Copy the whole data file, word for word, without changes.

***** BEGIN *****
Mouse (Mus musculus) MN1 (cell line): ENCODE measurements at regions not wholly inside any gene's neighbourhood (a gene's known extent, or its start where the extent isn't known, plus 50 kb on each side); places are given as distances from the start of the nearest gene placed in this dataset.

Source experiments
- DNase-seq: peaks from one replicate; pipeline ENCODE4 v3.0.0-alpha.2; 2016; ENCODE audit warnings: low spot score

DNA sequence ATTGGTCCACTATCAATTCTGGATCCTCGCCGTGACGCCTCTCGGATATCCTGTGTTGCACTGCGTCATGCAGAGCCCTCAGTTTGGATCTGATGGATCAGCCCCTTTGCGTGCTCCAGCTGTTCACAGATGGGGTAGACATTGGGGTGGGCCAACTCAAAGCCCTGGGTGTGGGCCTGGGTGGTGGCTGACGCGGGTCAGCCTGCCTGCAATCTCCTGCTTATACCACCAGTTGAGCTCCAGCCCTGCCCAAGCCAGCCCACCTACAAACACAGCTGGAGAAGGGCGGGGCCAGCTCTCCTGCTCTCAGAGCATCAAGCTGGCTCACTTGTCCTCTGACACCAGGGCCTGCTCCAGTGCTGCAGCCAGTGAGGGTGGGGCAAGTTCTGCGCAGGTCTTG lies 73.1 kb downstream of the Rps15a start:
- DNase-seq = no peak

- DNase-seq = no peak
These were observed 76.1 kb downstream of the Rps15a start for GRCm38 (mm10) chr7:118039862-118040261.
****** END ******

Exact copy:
Mouse (Mus musculus) MN1 (cell line): ENCODE measurements at regions not wholly inside any gene's neighbourhood (a gene's known extent, or its start where the extent isn't known, plus 50 kb on each side); places are given as distances from the start of the nearest gene placed in this dataset.

Source experiments
- DNase-seq: peaks from one replicate; pipeline ENCODE4 v3.0.0-alpha.2; 2016; ENCODE audit warnings: low spot score

DNA sequence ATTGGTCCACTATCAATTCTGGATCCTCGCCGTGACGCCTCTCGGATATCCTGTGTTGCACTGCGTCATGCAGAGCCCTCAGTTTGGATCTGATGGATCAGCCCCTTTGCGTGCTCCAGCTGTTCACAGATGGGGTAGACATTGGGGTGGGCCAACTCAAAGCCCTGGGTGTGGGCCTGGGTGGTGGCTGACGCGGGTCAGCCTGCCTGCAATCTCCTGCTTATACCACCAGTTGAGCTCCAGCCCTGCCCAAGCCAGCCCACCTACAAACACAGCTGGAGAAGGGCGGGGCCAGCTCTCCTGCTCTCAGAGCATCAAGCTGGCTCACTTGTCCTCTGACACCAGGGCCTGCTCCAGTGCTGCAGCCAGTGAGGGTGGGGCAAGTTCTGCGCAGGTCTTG lies 73.1 kb downstream of the Rps15a start:
- DNase-seq = no peak

- DNase-seq = no peak
These were observed 76.1 kb downstream of the Rps15a start for GRCm38 (mm10) chr7:118039862-118040261.